U.S. tech suppliers are stuck when it comes to helping China achieve its microchip ambitions, hamstrung by export restrictions from Washington designed to keep their wares out of Chinese hands.

But that’s not the case for Europeans, one of which is saying it doesn’t need a U.S. export license to sell some of its pricey chip-making equipment to Chinese buyers. Dutch company ASML gave its assessment as it and other tech firms increasingly get caught up in Washington’s ongoing battle to stymie China’s aspirations to become a world-class microchip maker.

The company’s CEO Peter Wennink told analysts ASML doesn’t need a U.S. export license to sell its chip-making equipment based on deep-ultraviolet technology (DUV) if it ships such products to China directly from its Netherlands headquarters. He didn’t comment on whether such sales would be allowed for the company’s most cutting-edge equipment using extreme ultraviolet (EUV) technology.

Wennink added that China accounted for about 21% of ASML’s revenue in its latest reporting quarter, and that it expected sales to “domestic Chinese customers” to grow to more than 1 billion euros ($1.2 billion) this year.

Earlier this year, Reuters reported the U.S. had lobbied heavily to stop the sale of cutting-edge chip-making equipment to an unspecified Chinese buyer by ASML. That prompted China’s ambassador to the Netherlands to say he hoped the stalled sale of a Dutch firm’s cutting-edge chipmaking machinery to a Chinese buyer wasn’t due to political reasons.

To read the full story, click here.

Contact reporter Yang Ge (geyang@caixin.com)


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By Bloomberg / Oct 09, 2020 10:40 AM / World

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A committee of U.K. lawmakers called on the government to consider banning China’s Huawei Technologies Co. from fifth-generation wireless networks two years earlier than the current 2027 plan.

“Should pressure from allies for a speedier removal continue or should China’s threats and global position change so significantly to warrant it, the government should consider whether a removal by 2025 is feasible and economically viable,” the politicians wrote in the report into the security of 5G networks, published Thursday.

Such a move would impose heavier costs on telecom operators and the economy, but international tensions could force the U.K.’s hand, the House of Commons Defence Committee said in the report.

In July, U.K. Prime Minister Boris Johnson’s government said phone companies would be banned from buying 5G equipment from Huawei at the end of this year and compelled to remove the gear from networks entirely by 2027. Officials said U.S. sanctions introduced in May made it impossible to verify the security of Huawei’s supply chain. A limited Huawei presence was previously considered a manageable risk.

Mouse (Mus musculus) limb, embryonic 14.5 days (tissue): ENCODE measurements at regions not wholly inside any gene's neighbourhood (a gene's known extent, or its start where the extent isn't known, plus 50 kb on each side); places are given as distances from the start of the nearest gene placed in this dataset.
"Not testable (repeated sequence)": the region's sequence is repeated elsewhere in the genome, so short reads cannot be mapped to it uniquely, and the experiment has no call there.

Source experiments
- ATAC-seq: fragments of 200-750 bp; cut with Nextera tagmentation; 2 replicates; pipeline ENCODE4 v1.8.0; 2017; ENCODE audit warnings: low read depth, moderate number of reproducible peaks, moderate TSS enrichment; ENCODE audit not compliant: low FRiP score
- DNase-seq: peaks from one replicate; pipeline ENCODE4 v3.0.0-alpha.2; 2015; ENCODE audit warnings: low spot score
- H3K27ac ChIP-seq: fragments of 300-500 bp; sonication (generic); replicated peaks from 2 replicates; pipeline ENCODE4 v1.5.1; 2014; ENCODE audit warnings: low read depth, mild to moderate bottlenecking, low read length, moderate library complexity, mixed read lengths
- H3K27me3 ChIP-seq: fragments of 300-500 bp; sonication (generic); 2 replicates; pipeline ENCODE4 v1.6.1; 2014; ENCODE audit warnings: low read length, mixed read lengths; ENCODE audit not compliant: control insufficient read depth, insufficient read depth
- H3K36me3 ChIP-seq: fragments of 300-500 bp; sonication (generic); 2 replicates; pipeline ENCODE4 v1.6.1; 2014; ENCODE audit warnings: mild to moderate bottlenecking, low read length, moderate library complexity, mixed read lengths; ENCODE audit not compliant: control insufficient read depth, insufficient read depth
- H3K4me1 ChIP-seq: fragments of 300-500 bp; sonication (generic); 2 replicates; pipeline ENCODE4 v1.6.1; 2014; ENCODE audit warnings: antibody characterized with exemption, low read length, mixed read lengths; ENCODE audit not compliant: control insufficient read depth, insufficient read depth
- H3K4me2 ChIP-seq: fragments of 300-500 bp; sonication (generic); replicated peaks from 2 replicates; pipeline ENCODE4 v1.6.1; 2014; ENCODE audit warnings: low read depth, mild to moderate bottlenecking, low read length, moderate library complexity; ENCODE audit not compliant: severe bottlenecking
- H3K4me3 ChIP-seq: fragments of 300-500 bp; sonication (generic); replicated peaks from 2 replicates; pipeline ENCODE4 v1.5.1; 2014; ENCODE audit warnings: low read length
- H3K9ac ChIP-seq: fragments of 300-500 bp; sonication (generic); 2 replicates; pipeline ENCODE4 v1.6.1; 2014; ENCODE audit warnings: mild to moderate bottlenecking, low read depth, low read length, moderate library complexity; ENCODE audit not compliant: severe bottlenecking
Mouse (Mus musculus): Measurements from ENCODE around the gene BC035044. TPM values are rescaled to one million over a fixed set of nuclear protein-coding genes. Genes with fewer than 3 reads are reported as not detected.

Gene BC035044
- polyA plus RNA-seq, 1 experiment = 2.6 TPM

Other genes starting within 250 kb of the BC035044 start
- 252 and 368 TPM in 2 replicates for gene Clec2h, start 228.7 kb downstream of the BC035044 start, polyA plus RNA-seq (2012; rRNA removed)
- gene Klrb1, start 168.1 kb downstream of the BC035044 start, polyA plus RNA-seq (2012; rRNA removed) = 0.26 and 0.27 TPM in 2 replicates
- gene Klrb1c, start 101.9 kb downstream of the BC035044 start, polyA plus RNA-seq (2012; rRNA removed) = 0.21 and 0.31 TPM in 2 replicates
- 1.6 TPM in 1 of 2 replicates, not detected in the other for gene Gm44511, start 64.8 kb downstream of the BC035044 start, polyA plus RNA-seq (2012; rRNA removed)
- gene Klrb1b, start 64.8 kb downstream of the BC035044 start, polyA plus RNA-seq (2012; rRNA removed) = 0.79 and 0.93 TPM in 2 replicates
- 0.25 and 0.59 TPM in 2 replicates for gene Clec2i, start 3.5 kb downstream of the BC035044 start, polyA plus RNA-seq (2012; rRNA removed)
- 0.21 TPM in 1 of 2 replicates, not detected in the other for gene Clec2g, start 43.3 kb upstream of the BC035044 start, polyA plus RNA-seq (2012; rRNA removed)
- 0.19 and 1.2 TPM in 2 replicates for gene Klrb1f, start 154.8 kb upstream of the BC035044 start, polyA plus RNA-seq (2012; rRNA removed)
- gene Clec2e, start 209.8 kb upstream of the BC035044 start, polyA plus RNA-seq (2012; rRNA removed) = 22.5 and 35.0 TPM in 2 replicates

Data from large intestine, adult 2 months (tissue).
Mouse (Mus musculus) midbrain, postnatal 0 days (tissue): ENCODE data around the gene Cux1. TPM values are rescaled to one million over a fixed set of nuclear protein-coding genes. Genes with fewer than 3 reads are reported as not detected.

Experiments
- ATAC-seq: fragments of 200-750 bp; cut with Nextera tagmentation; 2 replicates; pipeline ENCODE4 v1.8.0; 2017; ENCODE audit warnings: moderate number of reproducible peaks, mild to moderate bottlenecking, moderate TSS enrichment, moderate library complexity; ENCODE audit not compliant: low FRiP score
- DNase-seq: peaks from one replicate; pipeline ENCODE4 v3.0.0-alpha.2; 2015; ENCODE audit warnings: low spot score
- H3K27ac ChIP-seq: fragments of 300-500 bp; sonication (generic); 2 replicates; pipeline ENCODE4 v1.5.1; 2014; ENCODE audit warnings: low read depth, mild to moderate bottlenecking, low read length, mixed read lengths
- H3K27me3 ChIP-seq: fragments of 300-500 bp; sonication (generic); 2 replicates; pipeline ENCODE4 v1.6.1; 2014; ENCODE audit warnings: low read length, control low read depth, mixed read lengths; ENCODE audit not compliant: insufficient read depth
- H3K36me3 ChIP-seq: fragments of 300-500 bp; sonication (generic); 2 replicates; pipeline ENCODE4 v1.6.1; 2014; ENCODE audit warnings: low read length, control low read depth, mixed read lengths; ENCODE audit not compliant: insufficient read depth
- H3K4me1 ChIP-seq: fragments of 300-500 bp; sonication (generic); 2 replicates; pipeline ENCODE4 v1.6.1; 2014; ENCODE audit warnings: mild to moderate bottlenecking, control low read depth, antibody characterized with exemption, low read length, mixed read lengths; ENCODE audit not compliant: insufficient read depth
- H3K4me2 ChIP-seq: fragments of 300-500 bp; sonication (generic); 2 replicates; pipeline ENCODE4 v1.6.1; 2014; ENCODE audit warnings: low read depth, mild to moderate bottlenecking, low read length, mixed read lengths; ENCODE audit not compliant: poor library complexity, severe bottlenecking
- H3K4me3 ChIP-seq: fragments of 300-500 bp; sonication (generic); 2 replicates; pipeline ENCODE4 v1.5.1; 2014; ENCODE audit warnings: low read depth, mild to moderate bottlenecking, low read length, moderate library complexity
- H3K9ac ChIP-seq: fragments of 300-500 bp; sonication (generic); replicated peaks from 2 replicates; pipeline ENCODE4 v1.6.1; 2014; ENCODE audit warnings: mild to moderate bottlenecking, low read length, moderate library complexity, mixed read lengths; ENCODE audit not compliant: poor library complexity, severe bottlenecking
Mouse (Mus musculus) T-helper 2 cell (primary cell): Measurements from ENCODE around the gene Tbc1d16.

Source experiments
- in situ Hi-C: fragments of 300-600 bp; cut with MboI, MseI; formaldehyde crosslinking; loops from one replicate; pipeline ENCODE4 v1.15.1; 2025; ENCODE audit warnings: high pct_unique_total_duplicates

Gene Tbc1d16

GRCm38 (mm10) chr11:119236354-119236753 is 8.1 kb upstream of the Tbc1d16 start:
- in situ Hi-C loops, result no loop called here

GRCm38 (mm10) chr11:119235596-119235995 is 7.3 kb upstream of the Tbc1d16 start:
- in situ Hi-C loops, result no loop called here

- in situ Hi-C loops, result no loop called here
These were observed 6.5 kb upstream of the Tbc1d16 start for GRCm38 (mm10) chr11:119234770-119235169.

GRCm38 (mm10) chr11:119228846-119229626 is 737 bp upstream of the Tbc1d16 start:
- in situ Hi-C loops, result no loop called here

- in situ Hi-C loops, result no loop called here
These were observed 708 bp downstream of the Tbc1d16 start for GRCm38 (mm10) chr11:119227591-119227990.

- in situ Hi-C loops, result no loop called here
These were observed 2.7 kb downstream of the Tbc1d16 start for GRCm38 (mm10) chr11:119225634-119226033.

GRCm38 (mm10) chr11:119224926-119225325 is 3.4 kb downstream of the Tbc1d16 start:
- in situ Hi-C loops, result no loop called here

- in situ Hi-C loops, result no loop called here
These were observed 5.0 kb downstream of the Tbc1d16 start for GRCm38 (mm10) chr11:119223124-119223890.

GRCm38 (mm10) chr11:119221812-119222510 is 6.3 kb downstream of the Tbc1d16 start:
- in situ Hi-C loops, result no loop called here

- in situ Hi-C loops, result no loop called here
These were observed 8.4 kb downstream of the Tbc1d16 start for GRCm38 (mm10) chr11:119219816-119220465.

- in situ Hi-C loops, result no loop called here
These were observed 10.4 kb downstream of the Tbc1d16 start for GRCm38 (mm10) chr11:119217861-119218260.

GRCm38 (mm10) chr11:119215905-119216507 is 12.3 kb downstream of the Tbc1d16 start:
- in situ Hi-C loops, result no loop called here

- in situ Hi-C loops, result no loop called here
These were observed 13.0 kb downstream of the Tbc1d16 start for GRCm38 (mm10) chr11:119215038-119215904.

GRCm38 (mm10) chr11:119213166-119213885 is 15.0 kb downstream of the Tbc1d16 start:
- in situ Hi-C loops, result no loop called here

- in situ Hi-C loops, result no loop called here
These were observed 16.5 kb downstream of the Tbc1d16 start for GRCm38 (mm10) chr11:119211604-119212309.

A debate to vote the 2027 ban into law is expected in coming months. Some lawmakers have suggested they will agitate for an earlier removal, arguing Huawei is influenced by China’s government and constitutes a security threat, which the company denies.

If the ban is shifted two years earlier, government should look at compensating operators such as BT Group Plc and Vodafone Group Plc for ripping out equipment before the end of its usable life, according to the report. BT has said complying the current ban will cost it 500 million pounds ($646 million), and that a ban in fewer than 5 years could cause signal blackouts.

The report also recommended reviewing China’s presence in other critical parts of the U.K. economy, bolstering government powers to intervene if diplomatic tensions sour, and supported the idea of a “D10” alliance of democracies that could support alternatives to Chinese technology.

Related: Update: U.K. Bans Huawei From 5G Networks in Major Policy U-Turn

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By Heather Mowbray / Oct 08, 2020 04:50 PM / World

China will be removed from Japan’s list of banned countries from next month. Along with the Chinese mainland, restrictions will be lifted for 11 other countries and regions include Taiwan, Australia, New Zealand, Singapore, South Korea, Vietnam and Malaysia, according to the Yomiuri Shimbun newspaper